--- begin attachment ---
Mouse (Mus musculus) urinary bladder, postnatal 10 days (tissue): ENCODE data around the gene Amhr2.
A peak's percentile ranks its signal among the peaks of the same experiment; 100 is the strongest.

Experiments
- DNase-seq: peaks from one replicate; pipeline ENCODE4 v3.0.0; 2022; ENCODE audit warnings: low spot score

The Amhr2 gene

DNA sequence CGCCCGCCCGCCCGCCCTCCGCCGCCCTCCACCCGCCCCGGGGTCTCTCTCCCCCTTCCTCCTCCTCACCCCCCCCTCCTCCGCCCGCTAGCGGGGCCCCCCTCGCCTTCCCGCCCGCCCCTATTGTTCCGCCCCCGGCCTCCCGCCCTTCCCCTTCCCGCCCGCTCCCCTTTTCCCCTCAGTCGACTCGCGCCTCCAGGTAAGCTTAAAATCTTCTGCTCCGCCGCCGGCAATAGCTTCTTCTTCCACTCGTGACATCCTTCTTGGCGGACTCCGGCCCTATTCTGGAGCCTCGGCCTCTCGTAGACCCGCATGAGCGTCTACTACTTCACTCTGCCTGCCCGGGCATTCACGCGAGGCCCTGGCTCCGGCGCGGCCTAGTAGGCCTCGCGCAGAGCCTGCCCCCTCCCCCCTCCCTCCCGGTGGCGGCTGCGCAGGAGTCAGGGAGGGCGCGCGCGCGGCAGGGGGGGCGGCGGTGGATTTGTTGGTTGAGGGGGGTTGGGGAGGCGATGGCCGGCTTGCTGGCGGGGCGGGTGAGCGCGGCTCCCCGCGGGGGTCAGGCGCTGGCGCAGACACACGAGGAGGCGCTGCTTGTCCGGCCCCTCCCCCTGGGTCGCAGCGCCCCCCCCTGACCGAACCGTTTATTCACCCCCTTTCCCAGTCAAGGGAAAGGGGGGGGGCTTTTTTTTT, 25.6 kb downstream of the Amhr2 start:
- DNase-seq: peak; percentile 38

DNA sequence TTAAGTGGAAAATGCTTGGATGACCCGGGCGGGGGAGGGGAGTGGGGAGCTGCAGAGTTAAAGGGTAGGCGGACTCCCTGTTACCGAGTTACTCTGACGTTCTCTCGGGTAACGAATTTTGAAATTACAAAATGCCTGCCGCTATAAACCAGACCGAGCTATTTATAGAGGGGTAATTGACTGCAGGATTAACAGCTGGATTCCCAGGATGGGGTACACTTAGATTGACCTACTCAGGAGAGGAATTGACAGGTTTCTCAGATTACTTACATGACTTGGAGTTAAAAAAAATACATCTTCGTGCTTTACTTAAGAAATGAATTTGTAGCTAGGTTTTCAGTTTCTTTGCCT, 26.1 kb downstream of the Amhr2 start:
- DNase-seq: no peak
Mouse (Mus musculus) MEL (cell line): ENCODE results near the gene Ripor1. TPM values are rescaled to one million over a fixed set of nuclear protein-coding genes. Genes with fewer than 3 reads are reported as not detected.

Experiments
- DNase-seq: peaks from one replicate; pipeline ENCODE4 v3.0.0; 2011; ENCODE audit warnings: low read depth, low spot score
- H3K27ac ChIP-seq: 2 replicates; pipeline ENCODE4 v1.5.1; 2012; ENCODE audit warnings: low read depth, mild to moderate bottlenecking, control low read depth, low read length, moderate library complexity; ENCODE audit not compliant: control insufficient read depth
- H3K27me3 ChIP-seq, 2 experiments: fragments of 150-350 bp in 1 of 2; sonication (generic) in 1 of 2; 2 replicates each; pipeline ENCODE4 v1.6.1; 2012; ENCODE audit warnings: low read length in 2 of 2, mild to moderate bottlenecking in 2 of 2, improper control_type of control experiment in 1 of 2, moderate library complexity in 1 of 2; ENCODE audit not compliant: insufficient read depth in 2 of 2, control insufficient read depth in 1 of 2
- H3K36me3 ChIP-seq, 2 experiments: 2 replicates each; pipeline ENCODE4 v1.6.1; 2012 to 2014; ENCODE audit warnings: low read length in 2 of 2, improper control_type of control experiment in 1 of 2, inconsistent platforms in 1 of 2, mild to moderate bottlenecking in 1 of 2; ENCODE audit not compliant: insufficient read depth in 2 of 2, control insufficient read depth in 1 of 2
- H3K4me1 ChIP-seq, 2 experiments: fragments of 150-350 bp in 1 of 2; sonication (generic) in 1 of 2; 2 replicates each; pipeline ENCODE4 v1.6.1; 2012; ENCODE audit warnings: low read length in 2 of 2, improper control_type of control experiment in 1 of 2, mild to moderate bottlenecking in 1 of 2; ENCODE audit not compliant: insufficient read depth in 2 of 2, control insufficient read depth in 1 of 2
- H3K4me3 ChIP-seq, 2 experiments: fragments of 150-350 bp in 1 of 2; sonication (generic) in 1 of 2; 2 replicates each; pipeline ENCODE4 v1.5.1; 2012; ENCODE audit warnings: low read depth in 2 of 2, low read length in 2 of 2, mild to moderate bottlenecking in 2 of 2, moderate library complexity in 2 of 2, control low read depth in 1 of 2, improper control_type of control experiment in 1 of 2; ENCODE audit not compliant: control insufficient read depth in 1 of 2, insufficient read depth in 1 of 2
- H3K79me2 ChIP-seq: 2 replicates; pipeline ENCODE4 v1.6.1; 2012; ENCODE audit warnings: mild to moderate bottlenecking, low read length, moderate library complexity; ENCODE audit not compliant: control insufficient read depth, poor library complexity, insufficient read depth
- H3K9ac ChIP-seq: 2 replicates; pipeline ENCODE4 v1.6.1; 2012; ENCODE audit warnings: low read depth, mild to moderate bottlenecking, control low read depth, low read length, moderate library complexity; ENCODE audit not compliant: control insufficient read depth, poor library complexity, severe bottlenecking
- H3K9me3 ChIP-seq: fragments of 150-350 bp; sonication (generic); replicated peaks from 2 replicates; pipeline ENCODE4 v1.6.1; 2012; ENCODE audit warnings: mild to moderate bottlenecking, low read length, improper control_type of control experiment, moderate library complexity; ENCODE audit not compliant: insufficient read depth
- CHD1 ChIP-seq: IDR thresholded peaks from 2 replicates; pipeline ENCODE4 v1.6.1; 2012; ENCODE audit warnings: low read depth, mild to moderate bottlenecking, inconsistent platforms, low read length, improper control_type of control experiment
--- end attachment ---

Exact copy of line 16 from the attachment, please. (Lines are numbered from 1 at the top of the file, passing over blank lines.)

- H3K4me1 ChIP-seq, 2 experiments: fragments of 150-350 bp in 1 of 2; sonication (generic) in 1 of 2; 2 replicates each; pipeline ENCODE4 v1.6.1; 2012; ENCODE audit warnings: low read length in 2 of 2, improper control_type of control experiment in 1 of 2, mild to moderate bottlenecking in 1 of 2; ENCODE audit not compliant: insufficient read depth in 2 of 2, control insufficient read depth in 1 of 2